Friday, February 17, 2012
RPG Review - Fantasy Craft
The wonderful thing about role-playing games is that there are so many different kinds. There are the games with almost no rules, where everything is about telling a story. There are some played with cards, and some played with poker chips. There are even some with a bunch of rules and no dice. Then there is the kind that involves one of you pretending to be a burglar and the other pretending to be the surprised housewife, but those are a little outside the scope of a game review site, unless that site frequently reviews water-based lubricant, and I do not.
My least favorite kind, based entirely on personal preference, is the kind where there are 400 pages of rules and no background. The most obvious example of this kind of game is Dungeons & Dragons, except for the very earliest version which was printed on notebook paper using a steno machine and stored in a sandwich bag. I loved the Forgotten Realms setting, but never could bring myself to learn all those rules. And when they came out with 3rd edition, there were so many rules that you needed software to help you create your characters (that's actually true - the book came with a CD that would make your half-orc monks and gnome clerics).
So it's not a big surprise that I don't much care for Fantasy Craft, because it is also 400 pages of rules with no background material. In fact, it's very similar to D&D 3E, to the point that you can actually use our old modules and monster manuals with Fantasy Craft. There's a little bit of conversion to do, but frankly, if you're committed enough to make a character for this game, you've probably got the free time to translate your kobolds.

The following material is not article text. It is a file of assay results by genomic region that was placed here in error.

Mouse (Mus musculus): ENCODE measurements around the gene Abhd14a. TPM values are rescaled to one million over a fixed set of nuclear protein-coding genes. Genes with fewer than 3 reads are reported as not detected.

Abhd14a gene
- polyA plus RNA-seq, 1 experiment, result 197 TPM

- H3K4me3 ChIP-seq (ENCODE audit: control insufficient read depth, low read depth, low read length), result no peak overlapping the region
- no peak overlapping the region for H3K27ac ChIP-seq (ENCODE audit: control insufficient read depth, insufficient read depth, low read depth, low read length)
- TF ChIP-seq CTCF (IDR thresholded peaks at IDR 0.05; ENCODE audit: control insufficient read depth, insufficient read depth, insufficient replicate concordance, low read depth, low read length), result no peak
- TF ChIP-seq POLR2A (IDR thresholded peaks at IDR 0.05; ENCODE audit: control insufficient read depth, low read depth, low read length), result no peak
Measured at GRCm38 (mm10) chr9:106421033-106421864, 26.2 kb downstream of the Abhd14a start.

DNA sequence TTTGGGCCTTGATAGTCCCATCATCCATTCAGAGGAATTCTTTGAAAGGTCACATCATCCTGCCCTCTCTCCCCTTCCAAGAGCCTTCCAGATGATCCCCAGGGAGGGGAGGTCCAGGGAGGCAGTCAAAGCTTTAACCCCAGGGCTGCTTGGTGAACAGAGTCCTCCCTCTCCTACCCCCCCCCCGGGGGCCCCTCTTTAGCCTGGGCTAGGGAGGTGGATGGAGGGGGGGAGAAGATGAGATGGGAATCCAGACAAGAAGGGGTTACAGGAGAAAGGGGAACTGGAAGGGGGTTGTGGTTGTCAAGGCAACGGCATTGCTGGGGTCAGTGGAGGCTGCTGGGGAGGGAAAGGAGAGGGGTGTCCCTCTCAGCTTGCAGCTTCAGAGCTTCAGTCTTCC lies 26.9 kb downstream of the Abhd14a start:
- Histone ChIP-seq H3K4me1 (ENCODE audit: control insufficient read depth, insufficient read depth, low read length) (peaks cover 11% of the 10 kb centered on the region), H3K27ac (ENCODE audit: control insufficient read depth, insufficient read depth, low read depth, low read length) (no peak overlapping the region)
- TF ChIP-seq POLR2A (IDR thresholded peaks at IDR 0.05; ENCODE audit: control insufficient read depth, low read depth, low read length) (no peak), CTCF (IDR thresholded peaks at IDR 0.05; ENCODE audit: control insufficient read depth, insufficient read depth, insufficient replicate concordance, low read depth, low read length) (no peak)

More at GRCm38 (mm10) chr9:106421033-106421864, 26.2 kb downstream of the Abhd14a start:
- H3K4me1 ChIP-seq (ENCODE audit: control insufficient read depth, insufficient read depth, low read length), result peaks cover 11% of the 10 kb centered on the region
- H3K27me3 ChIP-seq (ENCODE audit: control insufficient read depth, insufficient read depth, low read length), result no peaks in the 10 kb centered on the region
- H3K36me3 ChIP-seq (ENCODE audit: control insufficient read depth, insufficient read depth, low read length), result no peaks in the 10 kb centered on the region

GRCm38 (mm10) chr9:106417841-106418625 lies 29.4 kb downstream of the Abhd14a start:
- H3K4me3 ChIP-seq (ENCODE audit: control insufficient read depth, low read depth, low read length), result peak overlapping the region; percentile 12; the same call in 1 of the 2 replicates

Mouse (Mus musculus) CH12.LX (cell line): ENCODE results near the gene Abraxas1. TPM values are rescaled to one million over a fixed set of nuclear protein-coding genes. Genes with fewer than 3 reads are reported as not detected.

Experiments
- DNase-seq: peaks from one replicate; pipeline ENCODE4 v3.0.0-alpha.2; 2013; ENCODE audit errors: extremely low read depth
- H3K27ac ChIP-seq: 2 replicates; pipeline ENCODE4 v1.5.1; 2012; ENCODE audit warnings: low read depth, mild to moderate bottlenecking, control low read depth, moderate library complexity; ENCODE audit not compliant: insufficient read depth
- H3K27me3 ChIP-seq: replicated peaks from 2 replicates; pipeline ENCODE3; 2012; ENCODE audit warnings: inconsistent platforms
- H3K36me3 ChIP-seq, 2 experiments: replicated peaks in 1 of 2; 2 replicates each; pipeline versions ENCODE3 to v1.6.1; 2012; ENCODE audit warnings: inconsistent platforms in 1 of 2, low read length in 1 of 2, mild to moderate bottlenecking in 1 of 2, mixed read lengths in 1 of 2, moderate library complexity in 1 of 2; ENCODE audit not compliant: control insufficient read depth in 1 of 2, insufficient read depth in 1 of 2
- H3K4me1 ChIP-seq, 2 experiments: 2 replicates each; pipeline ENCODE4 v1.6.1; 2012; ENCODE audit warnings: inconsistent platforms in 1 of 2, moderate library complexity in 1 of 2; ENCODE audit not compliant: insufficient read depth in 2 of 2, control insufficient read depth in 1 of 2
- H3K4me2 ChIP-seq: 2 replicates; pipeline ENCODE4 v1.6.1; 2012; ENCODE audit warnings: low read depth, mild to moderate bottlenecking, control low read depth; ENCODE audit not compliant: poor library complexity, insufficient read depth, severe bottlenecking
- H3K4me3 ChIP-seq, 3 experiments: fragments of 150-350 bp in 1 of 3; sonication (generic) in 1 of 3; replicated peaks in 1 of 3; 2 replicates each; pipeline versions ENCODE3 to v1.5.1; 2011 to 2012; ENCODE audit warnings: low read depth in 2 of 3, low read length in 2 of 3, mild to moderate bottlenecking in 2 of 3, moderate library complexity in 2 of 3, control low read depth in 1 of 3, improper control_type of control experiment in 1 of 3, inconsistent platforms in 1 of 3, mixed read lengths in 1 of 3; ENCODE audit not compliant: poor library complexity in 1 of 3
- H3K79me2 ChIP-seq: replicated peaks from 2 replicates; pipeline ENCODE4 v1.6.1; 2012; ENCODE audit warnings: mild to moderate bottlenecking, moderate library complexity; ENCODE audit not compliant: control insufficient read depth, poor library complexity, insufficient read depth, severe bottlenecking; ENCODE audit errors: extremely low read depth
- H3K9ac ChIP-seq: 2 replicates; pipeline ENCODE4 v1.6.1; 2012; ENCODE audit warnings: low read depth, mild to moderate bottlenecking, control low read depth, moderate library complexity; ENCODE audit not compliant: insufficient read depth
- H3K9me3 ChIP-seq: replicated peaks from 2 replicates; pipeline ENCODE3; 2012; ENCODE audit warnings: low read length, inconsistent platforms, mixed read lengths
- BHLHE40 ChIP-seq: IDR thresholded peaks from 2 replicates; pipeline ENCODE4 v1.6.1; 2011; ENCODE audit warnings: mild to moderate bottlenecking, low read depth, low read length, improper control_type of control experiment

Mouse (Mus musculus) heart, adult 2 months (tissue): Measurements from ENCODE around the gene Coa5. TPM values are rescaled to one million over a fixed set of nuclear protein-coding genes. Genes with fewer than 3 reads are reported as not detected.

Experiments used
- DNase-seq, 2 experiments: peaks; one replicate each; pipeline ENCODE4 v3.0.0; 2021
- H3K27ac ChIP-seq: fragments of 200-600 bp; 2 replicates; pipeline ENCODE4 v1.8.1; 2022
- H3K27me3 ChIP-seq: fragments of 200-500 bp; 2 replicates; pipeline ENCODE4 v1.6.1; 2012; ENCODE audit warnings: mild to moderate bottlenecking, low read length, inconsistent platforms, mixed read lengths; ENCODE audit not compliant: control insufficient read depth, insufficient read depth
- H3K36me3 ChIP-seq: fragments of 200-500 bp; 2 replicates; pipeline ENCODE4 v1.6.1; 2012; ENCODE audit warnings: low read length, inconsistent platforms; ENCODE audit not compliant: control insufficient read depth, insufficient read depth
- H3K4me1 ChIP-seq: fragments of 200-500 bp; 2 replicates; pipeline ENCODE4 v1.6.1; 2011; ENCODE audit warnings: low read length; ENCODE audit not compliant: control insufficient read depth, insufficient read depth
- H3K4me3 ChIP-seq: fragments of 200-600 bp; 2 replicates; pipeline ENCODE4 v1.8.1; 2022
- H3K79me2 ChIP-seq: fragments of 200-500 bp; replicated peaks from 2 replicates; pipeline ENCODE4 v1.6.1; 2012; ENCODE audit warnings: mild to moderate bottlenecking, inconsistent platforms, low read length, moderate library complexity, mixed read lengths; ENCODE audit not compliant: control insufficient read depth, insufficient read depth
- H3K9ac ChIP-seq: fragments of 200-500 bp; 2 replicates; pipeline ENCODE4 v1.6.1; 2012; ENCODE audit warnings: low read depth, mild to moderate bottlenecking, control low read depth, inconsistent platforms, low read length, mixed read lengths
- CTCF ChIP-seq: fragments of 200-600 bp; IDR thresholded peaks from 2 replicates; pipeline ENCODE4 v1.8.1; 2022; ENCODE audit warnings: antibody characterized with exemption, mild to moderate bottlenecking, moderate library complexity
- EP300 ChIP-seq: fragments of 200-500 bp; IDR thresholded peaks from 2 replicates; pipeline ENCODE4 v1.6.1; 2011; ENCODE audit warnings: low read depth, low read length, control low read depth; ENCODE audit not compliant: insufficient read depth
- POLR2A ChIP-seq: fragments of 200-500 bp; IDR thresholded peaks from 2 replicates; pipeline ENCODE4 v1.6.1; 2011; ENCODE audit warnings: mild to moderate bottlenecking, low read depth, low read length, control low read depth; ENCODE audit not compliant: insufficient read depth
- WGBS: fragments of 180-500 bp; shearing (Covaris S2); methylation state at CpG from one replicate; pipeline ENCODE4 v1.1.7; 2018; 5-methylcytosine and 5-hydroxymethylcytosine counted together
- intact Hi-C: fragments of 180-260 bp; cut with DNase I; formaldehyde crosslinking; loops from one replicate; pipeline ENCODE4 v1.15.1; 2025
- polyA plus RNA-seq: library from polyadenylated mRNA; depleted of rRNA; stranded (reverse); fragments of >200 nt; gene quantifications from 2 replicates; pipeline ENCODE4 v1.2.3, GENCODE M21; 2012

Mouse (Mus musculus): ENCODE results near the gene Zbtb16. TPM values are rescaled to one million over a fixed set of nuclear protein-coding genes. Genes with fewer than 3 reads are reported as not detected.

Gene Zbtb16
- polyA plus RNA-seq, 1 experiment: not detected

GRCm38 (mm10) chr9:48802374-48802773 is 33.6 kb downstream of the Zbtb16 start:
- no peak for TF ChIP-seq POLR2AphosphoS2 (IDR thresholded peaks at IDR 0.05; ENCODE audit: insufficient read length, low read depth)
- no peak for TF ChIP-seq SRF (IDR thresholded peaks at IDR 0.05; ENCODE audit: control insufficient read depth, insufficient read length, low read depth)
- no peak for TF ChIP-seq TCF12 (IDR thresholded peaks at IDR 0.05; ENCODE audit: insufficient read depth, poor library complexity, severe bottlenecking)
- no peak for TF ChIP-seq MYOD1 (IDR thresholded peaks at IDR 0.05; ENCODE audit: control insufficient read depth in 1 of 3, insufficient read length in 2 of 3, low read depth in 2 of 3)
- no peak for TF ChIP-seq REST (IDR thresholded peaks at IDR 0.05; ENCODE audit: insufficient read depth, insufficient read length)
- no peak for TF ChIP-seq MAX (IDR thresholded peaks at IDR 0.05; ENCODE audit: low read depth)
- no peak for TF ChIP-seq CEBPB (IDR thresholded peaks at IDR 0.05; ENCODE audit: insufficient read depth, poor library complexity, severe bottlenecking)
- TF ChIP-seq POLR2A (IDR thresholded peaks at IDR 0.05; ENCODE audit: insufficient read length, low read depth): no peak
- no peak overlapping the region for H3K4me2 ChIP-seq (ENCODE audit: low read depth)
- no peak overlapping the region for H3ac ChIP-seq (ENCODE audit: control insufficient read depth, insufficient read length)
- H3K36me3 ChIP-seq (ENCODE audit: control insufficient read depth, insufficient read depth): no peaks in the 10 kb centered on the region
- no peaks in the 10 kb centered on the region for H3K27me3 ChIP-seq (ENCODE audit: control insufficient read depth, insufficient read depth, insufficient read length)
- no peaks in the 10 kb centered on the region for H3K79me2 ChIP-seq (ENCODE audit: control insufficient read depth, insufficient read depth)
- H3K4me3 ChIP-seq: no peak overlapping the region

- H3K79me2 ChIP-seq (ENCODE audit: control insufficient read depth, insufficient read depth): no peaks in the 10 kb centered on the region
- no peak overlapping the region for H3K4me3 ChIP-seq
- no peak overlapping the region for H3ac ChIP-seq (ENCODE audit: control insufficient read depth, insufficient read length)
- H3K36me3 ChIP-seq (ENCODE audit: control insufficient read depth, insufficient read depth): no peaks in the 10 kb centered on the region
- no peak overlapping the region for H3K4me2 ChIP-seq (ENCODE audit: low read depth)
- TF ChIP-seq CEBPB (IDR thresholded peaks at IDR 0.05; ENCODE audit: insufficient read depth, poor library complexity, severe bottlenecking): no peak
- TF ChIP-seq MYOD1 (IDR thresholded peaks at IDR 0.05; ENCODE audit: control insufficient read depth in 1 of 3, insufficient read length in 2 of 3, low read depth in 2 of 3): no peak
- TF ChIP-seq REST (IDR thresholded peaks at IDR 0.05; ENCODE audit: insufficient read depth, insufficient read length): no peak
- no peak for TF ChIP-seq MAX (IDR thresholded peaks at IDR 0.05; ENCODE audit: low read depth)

The thing to consider with Fantasy Craft, however, is that unlike the biggest RPG ever made, the book should be considered more as a toolbox than a rule book. There are lots and lots and lots of rules (I could add more 'and lots' to try and convey how many rules there are, but I think three times is already two times too many). But those rules can be pretty easily discarded, modified or plugged in as needed.
For example, there are oodles of different races from which to choose, ranging from the standard (human, elf or dwarf) to the really wild (mostly-a-dragon, automaton, and walking tree). Some of those could be problematic in a cramped dungeon setting, of course - how would you get a giant walking shrubbery into a four-foot crawlspace? Those options are there, though, so that you can choose the kind of game you want to play. Mix-and-match your specialty and your character class to create just the kind of guy you want to play. The system is wildly flexible, and will let you create anything from an ogre assassin to a midget barbarian with a passion for model trains.
Unfortunately, this flexibility comes with a price, and that price is that it will take you a really long time to make a character, after which you will know beyond a shadow of a doubt that you did something wrong. I made three different characters, and they were all about as much fun as a tooth extraction. They were cool characters, though. Corner me some time at a convention and I'll tell you all about them, in so much detail that you will make up an absolutely absurd excuse to get away from me, like telling me that your water just broke and you have to get to the hospital before your baby is born in the dealer's hall (this can be difficult to believe if you are male).